Maybe not looking for a full-day experience, but still want your child to have a taste of the culinary world? Sur la table offers kids and teens cooking classes! Each lasting about 2 ½ hours a day, for five days of themed, hands-on learning and cooking! After a week of going over basic knife skills, measuring, mixing, how to follow a recipe and the science of cooking, each camper will come home with their own recipe packet of what they made during the five days!

So, whether it’s for a day or a few weeks, we hope you find the best place for your camper to learn and grow and maybe even how to grow and cook some yummy foods along the way!

The Favoring of Flavoring

The Favoring of Flavoring
Lauren Cohen and the Laura Cipullo Whole Nutrition Services Team

 

“And… how does it taste?”

 

This is my least favorite question. I’m not sure… maybe nutty? No? This is very stressful for me. Perhaps, smoky? Is that a way to describe food? Can you give me a list of words to work with? I’m really not good at this. It’s a banana. It tastes like banana.

 

I found solace in a recent conference at New York University, The Science of Human Flavor Perception, confirming that describing and tasting food was much more then a question and answer. It is a complex chemical conversation between your brain and the foods you are eating. While the popular thought is that taste is generated from the contact between food and your taste buds, it really is not the case. Let’s try to make this a little more digestible.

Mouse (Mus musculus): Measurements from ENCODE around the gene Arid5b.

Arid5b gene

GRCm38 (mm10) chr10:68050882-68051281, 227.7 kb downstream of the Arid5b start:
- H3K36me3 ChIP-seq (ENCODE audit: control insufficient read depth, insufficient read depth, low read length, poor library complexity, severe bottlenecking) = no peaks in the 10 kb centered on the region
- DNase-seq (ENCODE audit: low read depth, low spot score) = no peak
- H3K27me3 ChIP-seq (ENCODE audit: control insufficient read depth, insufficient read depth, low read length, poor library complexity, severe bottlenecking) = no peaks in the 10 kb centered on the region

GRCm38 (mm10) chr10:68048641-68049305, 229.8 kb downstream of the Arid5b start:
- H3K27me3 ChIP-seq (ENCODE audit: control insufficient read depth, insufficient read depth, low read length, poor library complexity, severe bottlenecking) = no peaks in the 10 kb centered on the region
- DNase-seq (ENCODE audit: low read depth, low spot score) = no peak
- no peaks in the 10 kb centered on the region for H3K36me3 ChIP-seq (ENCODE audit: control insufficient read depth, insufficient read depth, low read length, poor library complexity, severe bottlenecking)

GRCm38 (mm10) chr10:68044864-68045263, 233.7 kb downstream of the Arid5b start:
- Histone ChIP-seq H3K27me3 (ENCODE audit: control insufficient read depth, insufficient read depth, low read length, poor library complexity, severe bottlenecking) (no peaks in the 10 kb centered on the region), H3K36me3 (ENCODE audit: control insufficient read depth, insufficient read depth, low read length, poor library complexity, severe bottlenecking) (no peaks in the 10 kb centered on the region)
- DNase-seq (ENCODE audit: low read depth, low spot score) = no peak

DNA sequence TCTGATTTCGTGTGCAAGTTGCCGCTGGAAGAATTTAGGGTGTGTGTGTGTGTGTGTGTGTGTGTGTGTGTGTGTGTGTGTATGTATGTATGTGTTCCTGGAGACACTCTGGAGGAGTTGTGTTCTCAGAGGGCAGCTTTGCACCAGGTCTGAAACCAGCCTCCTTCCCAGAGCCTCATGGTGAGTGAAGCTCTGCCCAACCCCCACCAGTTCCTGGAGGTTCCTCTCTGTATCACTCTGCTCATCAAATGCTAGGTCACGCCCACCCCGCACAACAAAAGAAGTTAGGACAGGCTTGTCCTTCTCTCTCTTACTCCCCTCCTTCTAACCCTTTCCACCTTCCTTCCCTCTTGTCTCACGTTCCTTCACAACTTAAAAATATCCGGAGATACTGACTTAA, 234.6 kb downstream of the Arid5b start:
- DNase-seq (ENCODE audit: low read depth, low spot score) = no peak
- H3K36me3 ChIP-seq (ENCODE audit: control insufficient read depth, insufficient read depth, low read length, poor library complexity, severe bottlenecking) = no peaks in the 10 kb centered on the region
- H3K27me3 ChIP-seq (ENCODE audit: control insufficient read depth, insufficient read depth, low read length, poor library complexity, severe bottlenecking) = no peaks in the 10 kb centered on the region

Think of your taste buds as “food receptors” that receive the food and send a signal to the brain. The brain then responds and generates taste. More interesting, perhaps, is that taste cells are all over the body meaning we sense taste everywhere! While the flavor is in the food, and not your brain, the taste in your mouth is generated by these brain signals.

Photo Credit: Alan Cleaver via Compfight cc
Photo Credit: Alan Cleaver via Compfight cc

Though, in all fairness, we can’t begin to talk about taste until we understand smell. Without the ability to smell, food would lose almost its entire flavor, with the exception of its basic elements—sweet, sour, salty, bitter, and umami. You can test this by taking out a flavor-full snack, like a jellybean. Chew on a jellybean for a moment to recognize the taste and then close your nose. Did you notice that the flavor went away? This is because you lost the ability to breath and smell through your nose or retronasal olfaction. Without this key component, taste is almost entirely eradicated.